timespace coordinates: 1886 England > Pacific Northwest > the Himalayas
Missing Link is a 2019 American stop-motion animated adventure film written and directed by Chris Butler and produced by Laika in association with Annapurna Pictures. It features the voices of Hugh Jackman, Zoe Saldana, Emma Thompson and Zach Galifianakis. The plot follows an English explorer who encounters a Sasquatch-type creature and must escort him to his Yeti cousins in the fabled valley of Shangri-La.
wiki / imdb
timespace coordinates: 1918 – 1933 – 1947 Tumbbad village, western India (British Raj) / Pune
“The world has enough for everyone’s needs, but not everyone’s greed,” Mahatma Gandhi (!)
Tumbbad is a 2018 Indian Hindi-language period horror film directed by debutant Rahi Anil Barve and co-directed by Adesh Prasad. Written by Barve, Prasad, Mitesh Shah and Anand Gandhi, who also served as the creative director, the film was produced by Sohum Shah, Aanand L. Rai, Mukesh Shah and Amita Shah. Starring Shah in the lead role as Vinayak Rao, it follows the story of his search for a hidden treasure in 20th century Maharashtra. Pankaj Kumar served as the director of photography while Sanyukta Kaza was its editor. Music. (wiki)
The movie was shot for 6 years. The scenes shown in the city of Tumbbad which gets rain throughout the year was shot over 4 monsoons.
imdb / trailer / ost
timespace coordinates: 1970s India / the Pacific Ocean / Mexico – 2000’s Montreal
Life of Pi is a 2012 survival drama film based on Yann Martel‘s 2001 novel of the same name. Directed by Ang Lee, the film’s adapted screenplay was written by David Magee, and it stars Suraj Sharma, Irrfan Khan, Rafe Spall, Tabu Hashmi, Adil Hussain, and Gérard Depardieu. The storyline revolves around an Indian man named “Pi” Patel, telling a novelist about his life story, and how at 16 he survives a shipwreck and is adrift in the Pacific Ocean on a lifeboat with a Bengal tiger. (wiki)
timespace coordinates: 26 November 2008, the Taj Mahal Palace Hotel in Mumbai, India
Hotel Mumbai is a 2018 biographical thriller film directed by Anthony Maras and written by John Collee and Maras. It is inspired by the 2009 documentary Surviving Mumbai about the Mumbai attacks in 2008 at the Taj Mahal Palace Hotel in India. The film stars Dev Patel, Armie Hammer, Nazanin Boniadi, Anupam Kher, Tilda Cobham-Hervey, Jason Isaacs, Suhail Nayyar, and Natasha Liu Bordizzo. (wiki)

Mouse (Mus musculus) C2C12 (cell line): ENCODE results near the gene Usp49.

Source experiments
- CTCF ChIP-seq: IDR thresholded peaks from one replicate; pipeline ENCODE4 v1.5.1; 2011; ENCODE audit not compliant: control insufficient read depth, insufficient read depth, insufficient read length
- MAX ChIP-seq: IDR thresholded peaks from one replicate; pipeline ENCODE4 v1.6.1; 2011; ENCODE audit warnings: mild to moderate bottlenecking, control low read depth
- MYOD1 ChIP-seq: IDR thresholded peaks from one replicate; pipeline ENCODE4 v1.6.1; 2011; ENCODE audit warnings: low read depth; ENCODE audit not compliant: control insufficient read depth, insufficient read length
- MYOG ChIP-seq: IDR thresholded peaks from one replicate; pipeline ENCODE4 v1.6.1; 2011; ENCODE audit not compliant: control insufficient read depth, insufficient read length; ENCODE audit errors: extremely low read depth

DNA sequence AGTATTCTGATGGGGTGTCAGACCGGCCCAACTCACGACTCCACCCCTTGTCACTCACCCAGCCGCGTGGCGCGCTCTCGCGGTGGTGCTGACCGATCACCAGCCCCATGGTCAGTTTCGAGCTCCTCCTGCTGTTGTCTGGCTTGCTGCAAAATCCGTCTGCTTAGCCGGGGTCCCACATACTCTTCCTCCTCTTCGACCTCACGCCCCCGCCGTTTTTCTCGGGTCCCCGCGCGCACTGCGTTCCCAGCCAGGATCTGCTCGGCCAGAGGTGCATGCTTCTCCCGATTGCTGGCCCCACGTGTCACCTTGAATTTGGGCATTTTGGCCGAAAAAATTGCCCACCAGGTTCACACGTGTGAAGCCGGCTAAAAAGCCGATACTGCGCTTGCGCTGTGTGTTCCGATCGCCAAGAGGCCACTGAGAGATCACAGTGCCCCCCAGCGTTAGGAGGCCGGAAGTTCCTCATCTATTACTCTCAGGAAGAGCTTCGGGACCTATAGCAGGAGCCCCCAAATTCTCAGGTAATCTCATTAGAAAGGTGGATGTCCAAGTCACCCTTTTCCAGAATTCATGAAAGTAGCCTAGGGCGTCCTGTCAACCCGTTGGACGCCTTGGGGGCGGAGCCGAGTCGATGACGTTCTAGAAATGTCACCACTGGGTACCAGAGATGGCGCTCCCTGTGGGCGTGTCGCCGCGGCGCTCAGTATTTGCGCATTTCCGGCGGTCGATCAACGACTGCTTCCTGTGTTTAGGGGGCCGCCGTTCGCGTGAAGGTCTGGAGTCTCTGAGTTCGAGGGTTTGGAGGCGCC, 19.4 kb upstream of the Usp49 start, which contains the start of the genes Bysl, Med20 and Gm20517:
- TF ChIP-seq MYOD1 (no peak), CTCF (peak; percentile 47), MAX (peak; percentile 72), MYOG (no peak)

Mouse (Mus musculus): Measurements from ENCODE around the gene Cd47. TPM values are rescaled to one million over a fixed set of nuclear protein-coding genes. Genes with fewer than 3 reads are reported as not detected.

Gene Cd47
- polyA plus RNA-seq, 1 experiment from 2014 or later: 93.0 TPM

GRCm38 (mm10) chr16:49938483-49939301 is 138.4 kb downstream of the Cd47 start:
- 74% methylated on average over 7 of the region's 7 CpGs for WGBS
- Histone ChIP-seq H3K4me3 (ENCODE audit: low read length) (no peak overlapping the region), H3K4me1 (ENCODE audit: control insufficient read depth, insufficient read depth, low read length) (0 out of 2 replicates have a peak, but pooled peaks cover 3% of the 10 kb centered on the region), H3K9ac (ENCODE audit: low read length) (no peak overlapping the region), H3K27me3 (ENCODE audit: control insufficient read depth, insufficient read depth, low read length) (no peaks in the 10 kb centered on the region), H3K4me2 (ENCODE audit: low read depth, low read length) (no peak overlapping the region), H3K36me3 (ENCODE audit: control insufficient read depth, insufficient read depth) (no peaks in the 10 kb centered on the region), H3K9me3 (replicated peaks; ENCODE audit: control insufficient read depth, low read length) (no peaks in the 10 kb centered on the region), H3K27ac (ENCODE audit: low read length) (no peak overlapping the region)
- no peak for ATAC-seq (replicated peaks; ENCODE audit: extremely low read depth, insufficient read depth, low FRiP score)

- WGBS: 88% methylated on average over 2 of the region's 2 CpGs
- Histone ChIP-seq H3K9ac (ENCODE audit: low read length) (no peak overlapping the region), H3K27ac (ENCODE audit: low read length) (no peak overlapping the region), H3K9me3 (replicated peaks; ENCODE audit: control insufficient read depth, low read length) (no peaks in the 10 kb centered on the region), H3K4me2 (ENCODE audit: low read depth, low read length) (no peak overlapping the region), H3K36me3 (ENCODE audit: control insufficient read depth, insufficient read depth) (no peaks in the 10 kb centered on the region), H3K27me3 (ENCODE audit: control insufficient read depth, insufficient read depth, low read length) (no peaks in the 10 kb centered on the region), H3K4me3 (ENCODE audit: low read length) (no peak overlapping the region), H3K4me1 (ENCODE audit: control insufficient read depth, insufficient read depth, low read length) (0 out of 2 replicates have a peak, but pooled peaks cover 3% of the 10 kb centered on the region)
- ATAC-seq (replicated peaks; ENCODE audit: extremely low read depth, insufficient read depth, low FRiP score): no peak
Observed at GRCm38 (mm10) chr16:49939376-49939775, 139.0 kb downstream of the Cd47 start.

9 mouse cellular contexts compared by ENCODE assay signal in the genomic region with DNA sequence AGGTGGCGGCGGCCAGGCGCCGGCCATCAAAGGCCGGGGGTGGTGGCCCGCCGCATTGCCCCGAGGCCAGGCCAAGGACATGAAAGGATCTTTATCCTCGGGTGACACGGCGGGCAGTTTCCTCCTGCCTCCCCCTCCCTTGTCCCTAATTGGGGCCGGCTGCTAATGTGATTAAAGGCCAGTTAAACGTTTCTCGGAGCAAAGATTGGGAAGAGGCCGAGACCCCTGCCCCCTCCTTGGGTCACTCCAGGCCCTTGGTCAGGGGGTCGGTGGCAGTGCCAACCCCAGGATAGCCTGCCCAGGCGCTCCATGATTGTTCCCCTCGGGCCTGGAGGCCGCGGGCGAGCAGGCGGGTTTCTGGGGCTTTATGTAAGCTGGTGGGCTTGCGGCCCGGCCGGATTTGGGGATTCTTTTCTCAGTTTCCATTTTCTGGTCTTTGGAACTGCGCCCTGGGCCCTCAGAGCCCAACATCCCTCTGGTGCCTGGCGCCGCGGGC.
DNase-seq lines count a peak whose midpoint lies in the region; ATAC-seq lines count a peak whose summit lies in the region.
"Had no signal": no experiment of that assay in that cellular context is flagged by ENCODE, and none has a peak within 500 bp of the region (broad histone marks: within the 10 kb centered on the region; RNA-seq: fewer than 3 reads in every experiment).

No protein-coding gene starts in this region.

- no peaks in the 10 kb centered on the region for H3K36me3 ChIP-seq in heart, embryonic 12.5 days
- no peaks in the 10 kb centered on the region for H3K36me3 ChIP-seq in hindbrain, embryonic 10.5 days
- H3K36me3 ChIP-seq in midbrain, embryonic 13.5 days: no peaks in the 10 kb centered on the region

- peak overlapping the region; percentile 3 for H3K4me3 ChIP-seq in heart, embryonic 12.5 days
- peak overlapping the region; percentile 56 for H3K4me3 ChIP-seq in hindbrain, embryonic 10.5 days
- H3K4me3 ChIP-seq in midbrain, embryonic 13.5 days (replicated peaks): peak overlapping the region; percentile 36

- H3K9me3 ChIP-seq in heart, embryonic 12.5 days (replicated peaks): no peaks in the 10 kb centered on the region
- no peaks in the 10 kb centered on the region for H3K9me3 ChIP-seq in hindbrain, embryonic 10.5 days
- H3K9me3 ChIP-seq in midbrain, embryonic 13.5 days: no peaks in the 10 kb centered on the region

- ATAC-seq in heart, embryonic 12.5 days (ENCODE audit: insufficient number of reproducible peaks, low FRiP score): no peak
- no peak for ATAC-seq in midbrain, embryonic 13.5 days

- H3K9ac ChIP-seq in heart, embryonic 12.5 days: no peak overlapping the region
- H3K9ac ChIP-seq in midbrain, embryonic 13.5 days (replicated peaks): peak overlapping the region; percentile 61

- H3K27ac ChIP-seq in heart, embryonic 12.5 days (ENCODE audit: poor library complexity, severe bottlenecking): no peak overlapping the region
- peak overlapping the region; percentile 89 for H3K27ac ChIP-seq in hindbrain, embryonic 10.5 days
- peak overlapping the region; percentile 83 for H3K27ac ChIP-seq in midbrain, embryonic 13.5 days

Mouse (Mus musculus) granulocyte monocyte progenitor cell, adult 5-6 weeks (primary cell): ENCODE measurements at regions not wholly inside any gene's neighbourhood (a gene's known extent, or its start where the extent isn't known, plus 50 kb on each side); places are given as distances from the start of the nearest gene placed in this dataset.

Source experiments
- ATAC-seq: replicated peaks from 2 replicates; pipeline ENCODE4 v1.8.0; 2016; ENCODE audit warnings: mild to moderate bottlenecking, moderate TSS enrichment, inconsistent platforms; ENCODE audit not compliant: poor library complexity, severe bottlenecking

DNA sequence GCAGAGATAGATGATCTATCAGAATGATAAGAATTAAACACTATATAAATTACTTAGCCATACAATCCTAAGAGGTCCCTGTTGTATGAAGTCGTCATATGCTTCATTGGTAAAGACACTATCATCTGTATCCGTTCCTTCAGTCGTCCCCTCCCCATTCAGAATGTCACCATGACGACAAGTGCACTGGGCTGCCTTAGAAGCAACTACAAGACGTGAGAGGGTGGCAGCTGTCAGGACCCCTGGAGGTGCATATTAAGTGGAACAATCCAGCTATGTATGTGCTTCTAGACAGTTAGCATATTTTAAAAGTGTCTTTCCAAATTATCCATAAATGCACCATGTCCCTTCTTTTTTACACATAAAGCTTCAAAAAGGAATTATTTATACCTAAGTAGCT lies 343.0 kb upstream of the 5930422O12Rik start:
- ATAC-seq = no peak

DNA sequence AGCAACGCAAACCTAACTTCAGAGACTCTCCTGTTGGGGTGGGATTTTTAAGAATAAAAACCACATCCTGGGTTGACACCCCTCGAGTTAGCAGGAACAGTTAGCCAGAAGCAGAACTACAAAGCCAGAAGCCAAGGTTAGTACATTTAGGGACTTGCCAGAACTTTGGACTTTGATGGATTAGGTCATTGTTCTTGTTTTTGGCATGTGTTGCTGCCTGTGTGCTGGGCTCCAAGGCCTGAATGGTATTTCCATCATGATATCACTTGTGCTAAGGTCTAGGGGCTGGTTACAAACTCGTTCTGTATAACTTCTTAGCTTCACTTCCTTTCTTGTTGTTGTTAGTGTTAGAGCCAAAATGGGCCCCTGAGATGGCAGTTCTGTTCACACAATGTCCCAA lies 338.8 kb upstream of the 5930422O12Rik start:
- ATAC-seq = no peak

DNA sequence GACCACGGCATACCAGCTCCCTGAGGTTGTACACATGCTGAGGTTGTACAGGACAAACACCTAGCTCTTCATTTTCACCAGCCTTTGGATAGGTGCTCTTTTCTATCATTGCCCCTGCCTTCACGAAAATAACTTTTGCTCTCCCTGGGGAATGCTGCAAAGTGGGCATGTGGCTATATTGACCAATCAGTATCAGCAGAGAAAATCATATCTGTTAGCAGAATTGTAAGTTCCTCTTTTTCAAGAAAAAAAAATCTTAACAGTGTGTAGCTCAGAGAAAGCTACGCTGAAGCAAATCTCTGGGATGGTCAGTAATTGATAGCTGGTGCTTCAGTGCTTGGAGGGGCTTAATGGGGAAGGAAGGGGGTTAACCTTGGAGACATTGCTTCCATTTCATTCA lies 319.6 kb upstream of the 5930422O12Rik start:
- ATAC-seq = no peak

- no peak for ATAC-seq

Samsara is a 2011 American non-narrative documentary film of international imagery directed by Ron Fricke and produced by Mark Magidson. Samsara was filmed over a period of five years in 25 different countries around the world.
The official website describes the film, “Expanding on the themes they developed in Baraka (1992) and Chronos (1985), Samsara explores the wonders of our world from the mundane to the miraculous, looking into the unfathomable reaches of humanity’s spirituality and the human experience. Neither a traditional documentary nor a travelogue, Samsara takes the form of a nonverbal, guided meditation.” (wiki)
imdb / fantasy_coffins / 819 – Olivier de Sagazan
Baraka is a 1992 non-narrative documentary film directed by Ron Fricke. The film is often compared to Koyaanisqatsi, the first of the Qatsi films by Godfrey Reggio for which Fricke served as the cinematographer. It is also the most recent film to be photographed in the 70mm Todd-AO format, and the first film ever to be restored and scanned at 8K resolution. (wiki)
Named after a Sufi word that translates roughly as “breath of life” or “blessing,” Baraka is Ron Fricke‘s impressive follow-up to Godfrey Reggio‘s non-verbal documentary film Koyaanisqatsi. Fricke was cinematographer and collaborator on Reggio’s film, and for Baraka he struck out on his own to polish and expand the photographic techniques used on Koyaanisqatsi. The result is a tour-de-force in 70mm: a cinematic “guided meditation” (Fricke’s own description) shot in 24 countries on six continents over a 14-month period that unites religious ritual, the phenomena of nature, and man’s own destructive powers into a web of moving images. Fricke’s camera ranges, in meditative slow motion or bewildering time-lapse, over the Church of the Holy Sepulcher in Jerusalem, the Ryoan-Ji temple in Kyoto, Lake Natron in Tanzania, burning oil fields in Kuwait, the smoldering precipice of an active volcano, a busy subway terminal, tribal celebrations of the Maasai in Kenya, chanting monks in the Dip Tse Chok Ling monastery…and on and on, through locales across the globe. To execute the film’s time-lapse sequences, Fricke had a special camera built that combined time-lapse photography with perfectly controlled movements of the camera. In one evening sequence a desert sky turns black, and the stars roll by, as the camera moves slowly forward under the trees. The feeling is like that of viewing the universe through a powerful telescope: that we are indeed on a tiny orb hurtling through a star-filled void. The film is complemented by the hybrid world-music of Michael Stearns. ~ Anthony Reed, Rovi (rottentomatoes)
imdb / on YouTube